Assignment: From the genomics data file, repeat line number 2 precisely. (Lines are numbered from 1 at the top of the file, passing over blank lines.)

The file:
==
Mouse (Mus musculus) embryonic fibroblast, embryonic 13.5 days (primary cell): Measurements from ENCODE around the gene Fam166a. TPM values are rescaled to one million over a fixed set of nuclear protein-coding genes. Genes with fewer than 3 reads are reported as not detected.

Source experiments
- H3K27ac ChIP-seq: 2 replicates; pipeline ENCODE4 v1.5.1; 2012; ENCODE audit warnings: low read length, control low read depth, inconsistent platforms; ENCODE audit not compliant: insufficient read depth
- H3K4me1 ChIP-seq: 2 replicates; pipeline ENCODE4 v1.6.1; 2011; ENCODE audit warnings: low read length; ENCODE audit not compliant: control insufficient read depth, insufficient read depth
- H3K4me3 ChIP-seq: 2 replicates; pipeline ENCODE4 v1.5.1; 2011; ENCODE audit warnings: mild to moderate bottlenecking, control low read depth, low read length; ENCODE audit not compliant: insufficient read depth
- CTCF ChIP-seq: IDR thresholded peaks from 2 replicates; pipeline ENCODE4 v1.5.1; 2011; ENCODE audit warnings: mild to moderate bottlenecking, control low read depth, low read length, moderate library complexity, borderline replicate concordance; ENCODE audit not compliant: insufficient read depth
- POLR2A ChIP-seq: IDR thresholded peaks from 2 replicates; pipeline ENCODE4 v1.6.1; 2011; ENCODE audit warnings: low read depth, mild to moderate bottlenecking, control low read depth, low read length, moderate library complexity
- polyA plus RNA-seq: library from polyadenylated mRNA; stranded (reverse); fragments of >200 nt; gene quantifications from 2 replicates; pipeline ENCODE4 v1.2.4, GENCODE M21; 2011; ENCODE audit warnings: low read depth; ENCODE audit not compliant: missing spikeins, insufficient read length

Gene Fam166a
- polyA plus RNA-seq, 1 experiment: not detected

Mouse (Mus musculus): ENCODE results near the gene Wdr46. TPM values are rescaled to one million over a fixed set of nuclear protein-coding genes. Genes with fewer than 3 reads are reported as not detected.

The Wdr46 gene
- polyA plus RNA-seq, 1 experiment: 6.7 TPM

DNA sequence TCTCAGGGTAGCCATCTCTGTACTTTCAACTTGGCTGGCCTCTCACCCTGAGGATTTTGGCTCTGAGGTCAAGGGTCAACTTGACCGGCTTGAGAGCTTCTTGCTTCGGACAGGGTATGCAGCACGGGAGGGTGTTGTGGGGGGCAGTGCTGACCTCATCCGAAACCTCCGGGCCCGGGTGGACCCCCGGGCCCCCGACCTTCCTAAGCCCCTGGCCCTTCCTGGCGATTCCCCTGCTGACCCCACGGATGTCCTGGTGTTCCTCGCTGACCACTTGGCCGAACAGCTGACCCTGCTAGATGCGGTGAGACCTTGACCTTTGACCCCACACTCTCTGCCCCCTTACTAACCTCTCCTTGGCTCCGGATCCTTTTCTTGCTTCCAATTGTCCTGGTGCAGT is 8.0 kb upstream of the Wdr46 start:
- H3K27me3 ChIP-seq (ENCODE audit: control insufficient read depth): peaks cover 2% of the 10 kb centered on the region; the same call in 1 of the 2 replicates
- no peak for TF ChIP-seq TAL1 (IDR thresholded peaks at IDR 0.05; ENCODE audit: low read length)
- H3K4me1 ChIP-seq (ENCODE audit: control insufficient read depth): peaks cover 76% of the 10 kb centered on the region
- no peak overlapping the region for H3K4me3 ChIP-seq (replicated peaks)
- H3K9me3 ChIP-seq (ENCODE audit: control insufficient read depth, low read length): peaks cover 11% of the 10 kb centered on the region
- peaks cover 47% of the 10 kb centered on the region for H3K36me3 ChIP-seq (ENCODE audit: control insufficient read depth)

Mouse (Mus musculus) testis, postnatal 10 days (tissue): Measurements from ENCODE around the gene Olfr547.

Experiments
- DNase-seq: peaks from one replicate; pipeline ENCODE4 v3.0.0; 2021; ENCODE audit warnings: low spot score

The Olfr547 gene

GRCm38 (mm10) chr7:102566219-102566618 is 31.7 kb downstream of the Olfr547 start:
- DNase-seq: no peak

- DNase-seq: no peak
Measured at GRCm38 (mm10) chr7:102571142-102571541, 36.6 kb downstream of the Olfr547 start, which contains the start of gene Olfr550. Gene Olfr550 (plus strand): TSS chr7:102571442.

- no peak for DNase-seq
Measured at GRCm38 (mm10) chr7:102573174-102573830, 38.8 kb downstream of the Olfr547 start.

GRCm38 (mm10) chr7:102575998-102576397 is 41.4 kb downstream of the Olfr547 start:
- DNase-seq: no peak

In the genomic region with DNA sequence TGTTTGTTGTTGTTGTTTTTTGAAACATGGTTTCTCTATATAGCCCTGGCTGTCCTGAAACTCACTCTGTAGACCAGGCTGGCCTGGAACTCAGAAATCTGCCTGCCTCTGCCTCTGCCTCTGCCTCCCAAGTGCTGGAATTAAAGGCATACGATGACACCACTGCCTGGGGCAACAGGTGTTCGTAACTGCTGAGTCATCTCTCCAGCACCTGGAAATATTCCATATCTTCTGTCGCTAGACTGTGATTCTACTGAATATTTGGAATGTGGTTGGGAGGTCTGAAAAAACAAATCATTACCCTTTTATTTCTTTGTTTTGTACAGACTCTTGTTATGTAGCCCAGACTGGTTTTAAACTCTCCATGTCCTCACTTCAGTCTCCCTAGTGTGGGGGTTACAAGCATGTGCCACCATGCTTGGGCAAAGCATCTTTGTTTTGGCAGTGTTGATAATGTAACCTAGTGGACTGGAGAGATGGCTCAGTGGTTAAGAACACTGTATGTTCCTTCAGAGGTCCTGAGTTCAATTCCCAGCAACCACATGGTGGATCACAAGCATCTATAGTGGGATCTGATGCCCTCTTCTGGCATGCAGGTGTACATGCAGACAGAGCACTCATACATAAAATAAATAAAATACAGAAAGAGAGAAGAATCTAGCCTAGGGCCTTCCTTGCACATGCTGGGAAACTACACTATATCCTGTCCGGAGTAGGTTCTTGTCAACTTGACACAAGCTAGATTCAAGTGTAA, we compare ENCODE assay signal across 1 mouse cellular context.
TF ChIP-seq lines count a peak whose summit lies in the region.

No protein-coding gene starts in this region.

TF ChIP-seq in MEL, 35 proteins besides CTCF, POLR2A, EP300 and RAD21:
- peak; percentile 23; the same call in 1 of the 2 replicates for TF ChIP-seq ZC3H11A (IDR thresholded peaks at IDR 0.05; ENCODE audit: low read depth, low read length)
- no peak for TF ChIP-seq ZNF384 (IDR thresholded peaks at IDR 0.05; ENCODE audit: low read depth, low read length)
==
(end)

Source experiments